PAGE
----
Who We Are

Our intention is to inform people of racist, homophobic, religious extreme hate speech perpetrators across social networking internet sites. And we also aim to be a focal point for people to access information and resources to report such perpetrators to appropriate web sites, governmental departments and law enforcement agencies around the world.

We will also post relevant news worthy items and information on Human rights issues, racism, extremist individuals and groups and far right political parties from around the world although predominantly Britain.

Tuesday, 22 June 2010

BNP lecturer behind Muslim heroin leaflet cleared of inciting religious hatred

A politics lecturer who wrote and distributed leaflets which blamed Muslims collectively for the heroin trade was yesterday cleared of intending to incite religious hatred.

Anthony Bamber, 54, a BNP activist, told a jury his intention was to create a debate about the ''crime against humanity'' that was the flow of the drug on to Britain's streets.

He was responsible for heading a campaign which sent up to 30,000 of the leaflets by hand or post to targeted areas and individuals throughout the north of England over a 12-month period.

Entitled The Heroin Trade, the leaflet claimed: ''Before the Islamic invasion it was impossible to find heroin in our land. Muslims are almost exclusively responsible for its production, transportation and sale.

''It is a crime against humanity because it has caused far more suffering than slavery ever did. It has led to millions of premature deaths.''
Taxpayers were also victims due to the cost of policing and rehabilitation for which Muslims must compensate, the leaflet added.

Muslims should be held to account with condemnation heaped upon them so that it would lead to the abolition of the trade, it concluded.

Bamber, of Greenbank Street, Preston, Lancashire, pleaded not guilty to seven counts of distributing threatening written material intended to stir up religious hatred between March and November 2008.

He was cleared by a jury at Preston Crown Court of all seven counts.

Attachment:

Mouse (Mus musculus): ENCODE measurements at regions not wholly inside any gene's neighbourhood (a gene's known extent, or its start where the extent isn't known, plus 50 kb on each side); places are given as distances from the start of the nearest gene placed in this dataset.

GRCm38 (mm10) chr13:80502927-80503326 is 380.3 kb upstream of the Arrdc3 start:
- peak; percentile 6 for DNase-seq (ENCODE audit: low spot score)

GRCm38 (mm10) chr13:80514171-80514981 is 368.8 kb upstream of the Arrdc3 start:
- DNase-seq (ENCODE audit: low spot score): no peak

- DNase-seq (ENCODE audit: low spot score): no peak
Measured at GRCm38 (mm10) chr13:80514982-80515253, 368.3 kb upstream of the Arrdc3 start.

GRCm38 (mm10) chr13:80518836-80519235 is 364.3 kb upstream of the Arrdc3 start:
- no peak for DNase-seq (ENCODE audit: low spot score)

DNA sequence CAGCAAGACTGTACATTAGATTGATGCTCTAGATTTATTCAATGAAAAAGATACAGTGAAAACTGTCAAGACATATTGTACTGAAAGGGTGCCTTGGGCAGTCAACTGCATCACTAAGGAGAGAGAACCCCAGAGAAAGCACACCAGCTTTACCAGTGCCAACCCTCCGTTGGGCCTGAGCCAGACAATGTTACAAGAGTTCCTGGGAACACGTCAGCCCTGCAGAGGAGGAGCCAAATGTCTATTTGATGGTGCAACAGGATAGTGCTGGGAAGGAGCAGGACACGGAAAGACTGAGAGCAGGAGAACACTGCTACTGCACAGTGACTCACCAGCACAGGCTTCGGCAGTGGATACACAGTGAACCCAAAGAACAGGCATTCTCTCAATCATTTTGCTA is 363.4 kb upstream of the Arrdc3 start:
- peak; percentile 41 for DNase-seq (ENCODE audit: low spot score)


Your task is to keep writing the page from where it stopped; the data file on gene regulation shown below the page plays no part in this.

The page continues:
Representing himself, Bamber said there had been ''no unpleasant incidents or social unrest'' following the sending of the leaflets.

Giving evidence last week, he explained they were targeted at educated professionals such as teachers, doctors, lawyers and clerics who were unlikely to take physical retribution against Muslims upon reading the literature.

His aim was to create curiosity and interest which would then lead to a debate, he said.

''If I wanted to stir up religious hatred I would have aimed at a different group,'' said the former part-time lecturer of politics and economics at the University of Central Lancashire in Preston.

He said: ''It was a desire to protest at what I say is a monstrous abomination. I believe I have the right to protest about the heroin trade.

''There are 400,000 heroin users in this country which is the equivalent of the size of a city like Liverpool. Half of these people are going to die.

''I wanted to scream out, I wanted society to pay much more attention to the heroin trade. It is ignored.''

He added: ''I do not want religious war, I do not want people to hate.

''I intended to do something about the heroin trade. I was not a monster stirring up religious hatred.

''I think it should be discussed and debated, and it will come (round) to my opinion that it is a crime against humanity.

''I believe I was doing a good thing.''

Following the verdict, Detective Supt Neil Hunter, of Lancashire Constabulary's Force Major Investigation Team, said: ''While we are disappointed with today's decision, we accept the decision of the court.

''We have worked very closely with the Crown Prosecution Service throughout this inquiry and careful consideration was given before any decision to charge was made.

''That decision was based upon both the nature of the leaflets and the persistent nature of their distribution."

The Telegraph